The gasoline-powered coupe and convertible Fortwo models, making use of a 1-litre, three-cylinder engine rated at a modest 70 horsepower, managed some remarkably unremarkable EPA numbers: 34mpg in the city and 38mpg on the highway. When mid-size sedans are averaging better fuel economy than a two-seat city car, an intervention seems in order. This year, however, the battery-powered Fortwo Electric Drive changes things for the better.
The car employs an electric motor that is good for 47hp and and 96 pound-feet of torque, with as much as 74hp on tap in pedal-to-the-metal “kickdown” mode. With a single-speed transmission driving its rear wheels, the car scoots to 60mph in a manufacturer-estimated 11.5 seconds – hardly neck-snapping, but a not-insignificant 1.3 seconds quicker than the gasoline car – and hums its way to a 78mph top speed. These figures will not put the Electric Drive on the Stig’s radar, but they are wholly appropriate for an urban runabout.
During a jaunt around busy, beachy Santa Monica, California, the electric Fortwo proved itself a cheeky companion. The Electric Drive (Smart calls it the “ED”, but most owners will likely dodge that dysfunctional descriptor) feels spry off the line and confident in urban traffic. A subtle low-speed sound generator keeps pedestrians on their toes, but otherwise, the car is whisper-quiet. The ride is unexpectedly supple as well, doubtless thanks to the Electric Drive’s additional 300 pounds, which brings the curb weight to a still-modest 2,100lbs.
The airy cabin has not changed much for EV duty. The instrument binnacle contains a host of EV-specific alerts, and a pair of battery-focused gauges — a state-of-charge display and a power-usage display — sprout from the dash top, supplanting the gasoline car’s optional tachometer and clock. And for drivers who wear their environmental consciousness on their sleeves, the Kinetic Green appearance package, a $850 option on this test model, adds a green and white livery with white wheels.
Smart claims the Fortwo electric is good for 90 miles on a full charge, well within the daily usage of most current Smart owners, and most US commuters for that matter. Plugged into a 240v outlet, the car’s lithium-ion battery pack will charge from zero to 100% in about 6 hours, although a more real-world scenario — a 20% to 80% state of charge — will take about 3.5 hours. The car includes charging cables for a 110v household outlet; charging that way will take a good deal longer.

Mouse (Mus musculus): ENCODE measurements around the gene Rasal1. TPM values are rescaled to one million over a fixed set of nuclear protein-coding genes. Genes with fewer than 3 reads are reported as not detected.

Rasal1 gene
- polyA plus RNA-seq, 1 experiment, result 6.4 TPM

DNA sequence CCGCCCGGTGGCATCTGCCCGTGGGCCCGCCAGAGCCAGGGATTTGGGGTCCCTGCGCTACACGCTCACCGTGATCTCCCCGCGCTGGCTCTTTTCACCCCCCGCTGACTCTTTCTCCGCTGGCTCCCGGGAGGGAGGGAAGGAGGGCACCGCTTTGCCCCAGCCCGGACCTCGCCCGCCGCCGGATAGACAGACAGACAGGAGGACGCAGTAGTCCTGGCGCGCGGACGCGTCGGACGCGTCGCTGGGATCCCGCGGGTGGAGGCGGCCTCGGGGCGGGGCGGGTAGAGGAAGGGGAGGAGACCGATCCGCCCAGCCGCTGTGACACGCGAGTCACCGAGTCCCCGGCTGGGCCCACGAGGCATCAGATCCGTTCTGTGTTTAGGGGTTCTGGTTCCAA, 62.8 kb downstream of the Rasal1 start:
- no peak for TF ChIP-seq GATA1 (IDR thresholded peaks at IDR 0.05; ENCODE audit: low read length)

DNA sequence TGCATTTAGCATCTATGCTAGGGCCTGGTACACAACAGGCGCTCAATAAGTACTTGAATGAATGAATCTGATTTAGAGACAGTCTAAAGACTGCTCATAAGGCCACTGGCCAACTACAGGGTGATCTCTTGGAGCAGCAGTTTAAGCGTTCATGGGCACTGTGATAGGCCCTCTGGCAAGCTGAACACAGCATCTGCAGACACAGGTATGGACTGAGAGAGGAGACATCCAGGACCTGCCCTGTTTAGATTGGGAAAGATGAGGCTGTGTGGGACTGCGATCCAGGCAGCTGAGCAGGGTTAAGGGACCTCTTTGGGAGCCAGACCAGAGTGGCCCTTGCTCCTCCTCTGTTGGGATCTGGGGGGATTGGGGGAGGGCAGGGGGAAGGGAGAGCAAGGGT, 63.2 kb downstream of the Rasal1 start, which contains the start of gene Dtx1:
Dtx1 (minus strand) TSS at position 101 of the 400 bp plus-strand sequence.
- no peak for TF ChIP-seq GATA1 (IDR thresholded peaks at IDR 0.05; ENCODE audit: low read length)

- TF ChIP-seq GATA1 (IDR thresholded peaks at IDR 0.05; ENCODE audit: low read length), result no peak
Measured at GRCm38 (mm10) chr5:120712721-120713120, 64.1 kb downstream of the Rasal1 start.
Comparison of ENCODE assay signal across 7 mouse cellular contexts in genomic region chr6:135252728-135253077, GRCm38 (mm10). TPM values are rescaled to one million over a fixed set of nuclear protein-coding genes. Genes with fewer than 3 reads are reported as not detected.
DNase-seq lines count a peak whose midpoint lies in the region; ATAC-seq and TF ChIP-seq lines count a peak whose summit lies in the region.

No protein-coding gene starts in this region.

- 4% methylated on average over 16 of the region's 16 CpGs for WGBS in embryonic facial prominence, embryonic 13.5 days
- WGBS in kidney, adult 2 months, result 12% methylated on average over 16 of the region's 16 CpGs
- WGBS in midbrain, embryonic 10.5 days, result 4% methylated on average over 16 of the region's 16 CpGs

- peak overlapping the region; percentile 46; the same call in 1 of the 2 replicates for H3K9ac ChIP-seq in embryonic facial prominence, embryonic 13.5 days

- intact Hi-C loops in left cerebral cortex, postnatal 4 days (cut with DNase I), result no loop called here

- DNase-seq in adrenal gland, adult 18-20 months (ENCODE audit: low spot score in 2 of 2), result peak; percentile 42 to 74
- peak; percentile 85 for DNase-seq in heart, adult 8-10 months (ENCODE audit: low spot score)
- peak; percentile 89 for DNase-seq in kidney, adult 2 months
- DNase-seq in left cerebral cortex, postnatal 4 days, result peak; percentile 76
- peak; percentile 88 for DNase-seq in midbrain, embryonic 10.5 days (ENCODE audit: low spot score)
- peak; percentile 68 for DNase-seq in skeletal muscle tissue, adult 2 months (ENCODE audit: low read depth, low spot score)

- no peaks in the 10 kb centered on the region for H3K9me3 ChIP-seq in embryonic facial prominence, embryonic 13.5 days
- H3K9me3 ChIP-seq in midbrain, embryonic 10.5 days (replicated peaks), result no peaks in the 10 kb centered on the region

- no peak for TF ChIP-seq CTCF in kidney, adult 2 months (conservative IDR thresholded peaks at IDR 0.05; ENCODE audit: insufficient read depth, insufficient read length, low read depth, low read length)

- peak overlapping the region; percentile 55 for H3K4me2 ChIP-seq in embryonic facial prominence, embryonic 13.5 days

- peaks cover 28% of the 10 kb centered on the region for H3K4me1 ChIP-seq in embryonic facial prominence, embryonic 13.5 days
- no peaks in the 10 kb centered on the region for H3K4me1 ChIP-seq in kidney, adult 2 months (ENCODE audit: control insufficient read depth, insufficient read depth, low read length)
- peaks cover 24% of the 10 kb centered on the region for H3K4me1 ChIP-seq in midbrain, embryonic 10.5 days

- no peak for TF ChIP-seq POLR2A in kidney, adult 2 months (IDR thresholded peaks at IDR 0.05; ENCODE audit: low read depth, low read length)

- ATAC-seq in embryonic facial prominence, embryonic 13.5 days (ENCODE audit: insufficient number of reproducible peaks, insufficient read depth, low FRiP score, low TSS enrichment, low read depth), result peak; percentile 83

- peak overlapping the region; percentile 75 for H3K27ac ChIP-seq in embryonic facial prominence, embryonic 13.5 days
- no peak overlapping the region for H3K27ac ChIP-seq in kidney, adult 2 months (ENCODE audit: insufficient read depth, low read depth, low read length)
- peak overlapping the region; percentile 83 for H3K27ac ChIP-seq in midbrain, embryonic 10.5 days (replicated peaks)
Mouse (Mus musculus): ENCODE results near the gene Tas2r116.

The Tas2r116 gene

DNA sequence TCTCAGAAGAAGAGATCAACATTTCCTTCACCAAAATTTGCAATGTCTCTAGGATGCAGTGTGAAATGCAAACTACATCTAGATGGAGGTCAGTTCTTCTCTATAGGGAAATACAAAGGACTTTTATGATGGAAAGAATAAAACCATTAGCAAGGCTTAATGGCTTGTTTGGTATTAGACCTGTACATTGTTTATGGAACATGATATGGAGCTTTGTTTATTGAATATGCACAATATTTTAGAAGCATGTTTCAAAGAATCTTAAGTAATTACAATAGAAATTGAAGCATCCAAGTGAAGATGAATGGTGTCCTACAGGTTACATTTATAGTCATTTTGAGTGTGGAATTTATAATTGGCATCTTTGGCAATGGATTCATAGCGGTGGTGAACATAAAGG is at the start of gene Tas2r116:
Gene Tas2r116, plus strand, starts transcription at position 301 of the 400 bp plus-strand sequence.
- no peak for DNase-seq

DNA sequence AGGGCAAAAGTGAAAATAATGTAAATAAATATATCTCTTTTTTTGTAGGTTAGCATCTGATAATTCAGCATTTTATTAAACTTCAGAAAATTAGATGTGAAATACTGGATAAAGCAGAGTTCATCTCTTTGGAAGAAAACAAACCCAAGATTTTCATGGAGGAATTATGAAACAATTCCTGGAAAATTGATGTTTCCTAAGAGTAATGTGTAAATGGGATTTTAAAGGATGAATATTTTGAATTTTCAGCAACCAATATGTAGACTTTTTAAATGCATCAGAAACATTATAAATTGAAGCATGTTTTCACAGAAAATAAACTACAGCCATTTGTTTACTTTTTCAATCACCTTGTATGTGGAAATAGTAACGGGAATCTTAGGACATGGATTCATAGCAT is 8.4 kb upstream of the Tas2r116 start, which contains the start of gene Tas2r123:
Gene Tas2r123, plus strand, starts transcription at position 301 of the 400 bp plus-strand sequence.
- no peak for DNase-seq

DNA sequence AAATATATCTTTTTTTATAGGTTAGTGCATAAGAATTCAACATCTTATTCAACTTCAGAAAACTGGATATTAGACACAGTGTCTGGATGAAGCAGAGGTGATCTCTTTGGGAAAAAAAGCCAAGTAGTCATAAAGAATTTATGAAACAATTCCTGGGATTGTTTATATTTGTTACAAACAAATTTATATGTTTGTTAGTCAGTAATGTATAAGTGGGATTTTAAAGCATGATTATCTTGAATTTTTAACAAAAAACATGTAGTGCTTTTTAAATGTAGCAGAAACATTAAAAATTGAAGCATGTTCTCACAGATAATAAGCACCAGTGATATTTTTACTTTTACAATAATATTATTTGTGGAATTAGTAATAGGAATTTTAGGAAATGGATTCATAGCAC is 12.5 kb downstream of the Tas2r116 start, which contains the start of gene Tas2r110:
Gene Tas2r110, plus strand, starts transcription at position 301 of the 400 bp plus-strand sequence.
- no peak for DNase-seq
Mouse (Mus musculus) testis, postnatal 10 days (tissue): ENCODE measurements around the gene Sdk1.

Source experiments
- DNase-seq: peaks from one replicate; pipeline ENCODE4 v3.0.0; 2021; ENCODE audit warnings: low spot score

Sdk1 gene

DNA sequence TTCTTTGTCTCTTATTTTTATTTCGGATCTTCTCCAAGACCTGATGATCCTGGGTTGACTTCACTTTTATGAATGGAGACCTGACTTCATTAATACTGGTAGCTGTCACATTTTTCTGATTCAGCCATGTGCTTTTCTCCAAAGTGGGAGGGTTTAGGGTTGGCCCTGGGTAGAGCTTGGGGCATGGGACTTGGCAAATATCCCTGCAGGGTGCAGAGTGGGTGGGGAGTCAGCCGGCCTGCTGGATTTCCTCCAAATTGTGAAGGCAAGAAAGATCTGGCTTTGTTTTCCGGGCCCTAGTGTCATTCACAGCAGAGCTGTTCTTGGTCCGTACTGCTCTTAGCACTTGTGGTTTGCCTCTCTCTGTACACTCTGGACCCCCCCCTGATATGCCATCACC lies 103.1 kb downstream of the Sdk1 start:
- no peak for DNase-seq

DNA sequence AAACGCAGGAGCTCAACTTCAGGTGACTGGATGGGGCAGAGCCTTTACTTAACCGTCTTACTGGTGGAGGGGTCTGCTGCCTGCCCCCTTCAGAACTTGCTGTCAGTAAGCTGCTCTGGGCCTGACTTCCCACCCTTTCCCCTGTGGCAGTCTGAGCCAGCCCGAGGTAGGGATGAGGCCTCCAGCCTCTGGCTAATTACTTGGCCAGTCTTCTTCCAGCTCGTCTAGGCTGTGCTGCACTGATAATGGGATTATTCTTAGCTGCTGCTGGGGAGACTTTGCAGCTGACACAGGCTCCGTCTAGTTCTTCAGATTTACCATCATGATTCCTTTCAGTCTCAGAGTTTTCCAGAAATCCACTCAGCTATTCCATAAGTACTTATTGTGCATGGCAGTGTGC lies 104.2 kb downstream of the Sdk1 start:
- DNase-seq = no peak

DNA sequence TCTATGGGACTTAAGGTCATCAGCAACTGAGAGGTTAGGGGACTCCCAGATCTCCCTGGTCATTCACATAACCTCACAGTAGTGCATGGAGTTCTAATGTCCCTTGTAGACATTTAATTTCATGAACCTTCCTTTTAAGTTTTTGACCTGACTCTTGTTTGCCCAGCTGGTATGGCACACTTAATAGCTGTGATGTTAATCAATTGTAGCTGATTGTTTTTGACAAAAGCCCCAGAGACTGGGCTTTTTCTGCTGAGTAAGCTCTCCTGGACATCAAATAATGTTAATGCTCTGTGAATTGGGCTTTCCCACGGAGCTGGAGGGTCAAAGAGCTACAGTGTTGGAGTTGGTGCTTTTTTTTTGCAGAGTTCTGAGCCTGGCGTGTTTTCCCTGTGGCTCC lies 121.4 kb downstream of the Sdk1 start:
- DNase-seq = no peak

Pricing for the ForTwo Electric Drive starts in the US at $25,750 for the coupe and $28,750 for the convertible, inclusive of $750 destination charge. That is a healthy bump from the gasoline-powered Fortwo, which can be had for $13,240, but Smart is quick to note that the Electric Drive’s sticker does not reflect tax incentives for purchasing a zero-emissions vehicle, which include a $7,500 federal credit and, in California, a $2,500 rebate. Daimler expects the French-built Smart Electric Drive to quickly account for 30% of its sales in the United States, an ambition that, considering the car’s undeniable charm – and its dynamic superiority over its gasoline-powered siblings – seems downright modest.
Vital stats: 2013 Smart Fortwo Electric Drive Convertible
- Base price: $28,750, inclusive of $750 destination charge
- As tested: $31,425 (price does not reflect federal and state incentives for EV purchase)
- Drivetrain: 47-74hp electric motor; one-speed automatic transmission; rear-wheel drive
- Major options: Technology package (surround-sound audio system, GPS navigation), $1600; Kinetic Green appearance package, $850; cruise control package, $225
Smart hosted BBC Autos’ test of the ForTwo Electric Drive at a “pop-up” store in an upscale mall in Santa Monica, California. The temporary store, which featured a chic living-room motif, tempted locals with free lattes and quick test drives, for 10 days in April. It was the first outpost on a tour of 11 green-minded US cities. Stops include Portland, Oregon (2-3 May); San Francisco (11-12 May); San Diego (18-19 May); Dallas, Texas (25-26 May); Atlanta, Georgia (1-2 June); Miami, Florida(8-9 June); Washington DC (15-16 June); Hoboken, New Jersey (22-23 June); Brooklyn, New York (29-30 June); and Chicago, Illinois (6-7 July).